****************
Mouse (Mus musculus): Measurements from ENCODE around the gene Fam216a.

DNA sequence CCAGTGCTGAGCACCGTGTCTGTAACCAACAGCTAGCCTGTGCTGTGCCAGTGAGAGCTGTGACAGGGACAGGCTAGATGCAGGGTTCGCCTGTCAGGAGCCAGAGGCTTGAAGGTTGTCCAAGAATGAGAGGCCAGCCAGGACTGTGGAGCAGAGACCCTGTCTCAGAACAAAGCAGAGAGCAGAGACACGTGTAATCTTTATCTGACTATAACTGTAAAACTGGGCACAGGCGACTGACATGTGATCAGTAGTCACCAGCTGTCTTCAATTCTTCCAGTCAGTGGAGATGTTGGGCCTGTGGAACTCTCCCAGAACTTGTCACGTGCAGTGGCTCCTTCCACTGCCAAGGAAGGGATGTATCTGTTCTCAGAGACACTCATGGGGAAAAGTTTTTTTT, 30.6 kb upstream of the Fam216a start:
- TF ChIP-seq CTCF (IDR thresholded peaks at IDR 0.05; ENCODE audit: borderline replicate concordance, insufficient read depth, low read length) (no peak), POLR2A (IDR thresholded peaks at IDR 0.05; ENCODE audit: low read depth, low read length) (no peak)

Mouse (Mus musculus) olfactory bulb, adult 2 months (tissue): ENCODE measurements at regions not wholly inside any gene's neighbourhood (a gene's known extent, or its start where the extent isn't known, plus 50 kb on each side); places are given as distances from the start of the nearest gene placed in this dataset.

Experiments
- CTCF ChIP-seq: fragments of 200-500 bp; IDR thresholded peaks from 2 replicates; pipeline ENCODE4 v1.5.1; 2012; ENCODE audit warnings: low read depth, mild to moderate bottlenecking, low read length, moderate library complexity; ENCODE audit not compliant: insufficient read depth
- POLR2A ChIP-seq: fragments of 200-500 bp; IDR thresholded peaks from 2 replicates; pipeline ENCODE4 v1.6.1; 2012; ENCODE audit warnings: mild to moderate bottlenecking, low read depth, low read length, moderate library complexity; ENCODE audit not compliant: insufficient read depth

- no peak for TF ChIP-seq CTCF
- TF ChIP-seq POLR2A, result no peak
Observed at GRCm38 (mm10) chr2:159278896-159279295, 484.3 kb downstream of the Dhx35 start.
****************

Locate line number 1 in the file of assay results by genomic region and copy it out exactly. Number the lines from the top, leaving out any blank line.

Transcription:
Mouse (Mus musculus): Measurements from ENCODE around the gene Fam216a.